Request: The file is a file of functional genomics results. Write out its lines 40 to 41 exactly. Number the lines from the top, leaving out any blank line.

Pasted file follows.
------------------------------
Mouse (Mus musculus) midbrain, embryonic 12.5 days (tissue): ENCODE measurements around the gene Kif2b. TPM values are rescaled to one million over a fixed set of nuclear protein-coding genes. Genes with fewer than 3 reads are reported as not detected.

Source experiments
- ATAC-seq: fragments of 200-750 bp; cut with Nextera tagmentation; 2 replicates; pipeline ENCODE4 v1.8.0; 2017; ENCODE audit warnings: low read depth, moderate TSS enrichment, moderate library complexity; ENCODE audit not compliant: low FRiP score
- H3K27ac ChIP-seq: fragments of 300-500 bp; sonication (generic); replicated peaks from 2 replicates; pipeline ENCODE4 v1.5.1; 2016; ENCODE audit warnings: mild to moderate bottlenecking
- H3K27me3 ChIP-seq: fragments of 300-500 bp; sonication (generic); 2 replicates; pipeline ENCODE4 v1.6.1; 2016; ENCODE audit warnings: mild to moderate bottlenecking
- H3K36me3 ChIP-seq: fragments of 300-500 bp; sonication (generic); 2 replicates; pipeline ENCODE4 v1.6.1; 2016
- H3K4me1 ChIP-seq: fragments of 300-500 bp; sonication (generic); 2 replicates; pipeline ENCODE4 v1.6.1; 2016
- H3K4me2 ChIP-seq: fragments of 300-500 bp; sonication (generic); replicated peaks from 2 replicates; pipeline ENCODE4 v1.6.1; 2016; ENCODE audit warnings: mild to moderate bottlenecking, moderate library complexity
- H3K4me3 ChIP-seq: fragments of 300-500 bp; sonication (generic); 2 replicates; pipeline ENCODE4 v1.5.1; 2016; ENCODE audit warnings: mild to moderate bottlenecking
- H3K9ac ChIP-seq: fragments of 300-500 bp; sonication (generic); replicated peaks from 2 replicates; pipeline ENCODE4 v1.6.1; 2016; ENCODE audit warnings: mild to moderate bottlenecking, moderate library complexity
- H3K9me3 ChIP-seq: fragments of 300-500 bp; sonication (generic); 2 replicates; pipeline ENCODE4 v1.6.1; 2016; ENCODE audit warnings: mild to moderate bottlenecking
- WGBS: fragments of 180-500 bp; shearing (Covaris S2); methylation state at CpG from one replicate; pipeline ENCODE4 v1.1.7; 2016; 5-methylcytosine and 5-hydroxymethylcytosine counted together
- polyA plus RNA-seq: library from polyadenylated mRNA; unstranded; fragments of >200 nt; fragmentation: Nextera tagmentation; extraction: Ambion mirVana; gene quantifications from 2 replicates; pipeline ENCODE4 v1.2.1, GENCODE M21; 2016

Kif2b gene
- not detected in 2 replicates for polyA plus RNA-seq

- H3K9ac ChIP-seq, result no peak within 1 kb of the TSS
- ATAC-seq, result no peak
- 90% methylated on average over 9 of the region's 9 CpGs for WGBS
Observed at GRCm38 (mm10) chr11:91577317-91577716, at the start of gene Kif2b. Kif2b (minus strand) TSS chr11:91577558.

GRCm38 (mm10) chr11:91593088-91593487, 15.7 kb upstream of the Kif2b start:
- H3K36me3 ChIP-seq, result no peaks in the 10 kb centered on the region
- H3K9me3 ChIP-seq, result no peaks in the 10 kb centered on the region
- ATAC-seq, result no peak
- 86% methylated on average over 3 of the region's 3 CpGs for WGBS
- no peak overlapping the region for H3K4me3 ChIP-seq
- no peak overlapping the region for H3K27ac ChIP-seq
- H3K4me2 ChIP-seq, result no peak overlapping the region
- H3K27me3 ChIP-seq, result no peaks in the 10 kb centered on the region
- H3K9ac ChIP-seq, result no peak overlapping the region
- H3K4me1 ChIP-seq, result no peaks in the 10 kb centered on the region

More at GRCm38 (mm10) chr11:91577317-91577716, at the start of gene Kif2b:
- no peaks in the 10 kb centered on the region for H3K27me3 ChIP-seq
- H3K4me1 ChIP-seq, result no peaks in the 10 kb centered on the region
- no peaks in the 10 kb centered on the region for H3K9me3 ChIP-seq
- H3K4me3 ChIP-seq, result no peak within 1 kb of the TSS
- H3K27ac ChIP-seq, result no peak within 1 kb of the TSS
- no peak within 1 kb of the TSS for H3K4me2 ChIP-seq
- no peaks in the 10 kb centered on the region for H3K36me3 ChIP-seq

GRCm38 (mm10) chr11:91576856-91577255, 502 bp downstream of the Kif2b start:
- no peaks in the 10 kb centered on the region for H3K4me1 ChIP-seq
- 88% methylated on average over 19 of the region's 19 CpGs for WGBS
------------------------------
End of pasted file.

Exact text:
- no peaks in the 10 kb centered on the region for H3K4me1 ChIP-seq
- 88% methylated on average over 19 of the region's 19 CpGs for WGBS